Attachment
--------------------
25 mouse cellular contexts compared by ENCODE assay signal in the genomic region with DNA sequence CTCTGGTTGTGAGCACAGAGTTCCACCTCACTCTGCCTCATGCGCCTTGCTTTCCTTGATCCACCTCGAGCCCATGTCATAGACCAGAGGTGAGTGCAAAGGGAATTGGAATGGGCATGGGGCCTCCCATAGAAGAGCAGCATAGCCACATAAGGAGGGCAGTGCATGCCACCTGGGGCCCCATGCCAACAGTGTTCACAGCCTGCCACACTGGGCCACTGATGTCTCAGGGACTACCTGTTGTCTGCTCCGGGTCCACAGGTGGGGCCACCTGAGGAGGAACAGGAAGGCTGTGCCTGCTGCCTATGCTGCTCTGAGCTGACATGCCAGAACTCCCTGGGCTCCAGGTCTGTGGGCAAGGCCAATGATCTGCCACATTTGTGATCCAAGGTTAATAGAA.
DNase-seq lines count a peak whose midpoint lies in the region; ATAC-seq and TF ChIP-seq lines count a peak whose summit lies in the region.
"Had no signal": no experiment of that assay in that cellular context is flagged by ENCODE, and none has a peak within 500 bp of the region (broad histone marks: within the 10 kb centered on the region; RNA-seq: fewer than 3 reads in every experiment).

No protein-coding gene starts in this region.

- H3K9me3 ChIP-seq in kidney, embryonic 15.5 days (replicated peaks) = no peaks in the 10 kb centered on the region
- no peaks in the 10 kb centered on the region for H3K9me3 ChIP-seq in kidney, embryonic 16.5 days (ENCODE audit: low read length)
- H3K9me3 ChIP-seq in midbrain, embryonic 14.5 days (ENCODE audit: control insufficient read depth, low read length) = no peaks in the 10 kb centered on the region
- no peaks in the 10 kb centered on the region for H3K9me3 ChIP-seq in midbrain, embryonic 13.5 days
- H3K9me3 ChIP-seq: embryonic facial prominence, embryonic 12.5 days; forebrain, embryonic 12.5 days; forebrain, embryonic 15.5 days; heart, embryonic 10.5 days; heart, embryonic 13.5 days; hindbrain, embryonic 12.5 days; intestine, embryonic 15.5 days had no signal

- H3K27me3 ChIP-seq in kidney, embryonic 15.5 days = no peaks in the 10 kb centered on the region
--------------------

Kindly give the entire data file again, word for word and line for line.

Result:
25 mouse cellular contexts compared by ENCODE assay signal in the genomic region with DNA sequence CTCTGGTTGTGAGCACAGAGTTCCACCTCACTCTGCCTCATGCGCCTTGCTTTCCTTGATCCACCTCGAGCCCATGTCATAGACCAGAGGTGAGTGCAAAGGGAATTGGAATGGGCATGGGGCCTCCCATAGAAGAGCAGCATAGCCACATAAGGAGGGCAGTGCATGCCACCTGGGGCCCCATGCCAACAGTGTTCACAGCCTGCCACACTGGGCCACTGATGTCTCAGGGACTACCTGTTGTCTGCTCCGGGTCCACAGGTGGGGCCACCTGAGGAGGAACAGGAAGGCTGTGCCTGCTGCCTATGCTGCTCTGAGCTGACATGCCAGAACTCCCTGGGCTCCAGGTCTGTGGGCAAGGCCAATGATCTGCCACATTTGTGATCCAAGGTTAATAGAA.
DNase-seq lines count a peak whose midpoint lies in the region; ATAC-seq and TF ChIP-seq lines count a peak whose summit lies in the region.
"Had no signal": no experiment of that assay in that cellular context is flagged by ENCODE, and none has a peak within 500 bp of the region (broad histone marks: within the 10 kb centered on the region; RNA-seq: fewer than 3 reads in every experiment).

No protein-coding gene starts in this region.

- H3K9me3 ChIP-seq in kidney, embryonic 15.5 days (replicated peaks) = no peaks in the 10 kb centered on the region
- no peaks in the 10 kb centered on the region for H3K9me3 ChIP-seq in kidney, embryonic 16.5 days (ENCODE audit: low read length)
- H3K9me3 ChIP-seq in midbrain, embryonic 14.5 days (ENCODE audit: control insufficient read depth, low read length) = no peaks in the 10 kb centered on the region
- no peaks in the 10 kb centered on the region for H3K9me3 ChIP-seq in midbrain, embryonic 13.5 days
- H3K9me3 ChIP-seq: embryonic facial prominence, embryonic 12.5 days; forebrain, embryonic 12.5 days; forebrain, embryonic 15.5 days; heart, embryonic 10.5 days; heart, embryonic 13.5 days; hindbrain, embryonic 12.5 days; intestine, embryonic 15.5 days had no signal

- H3K27me3 ChIP-seq in kidney, embryonic 15.5 days = no peaks in the 10 kb centered on the region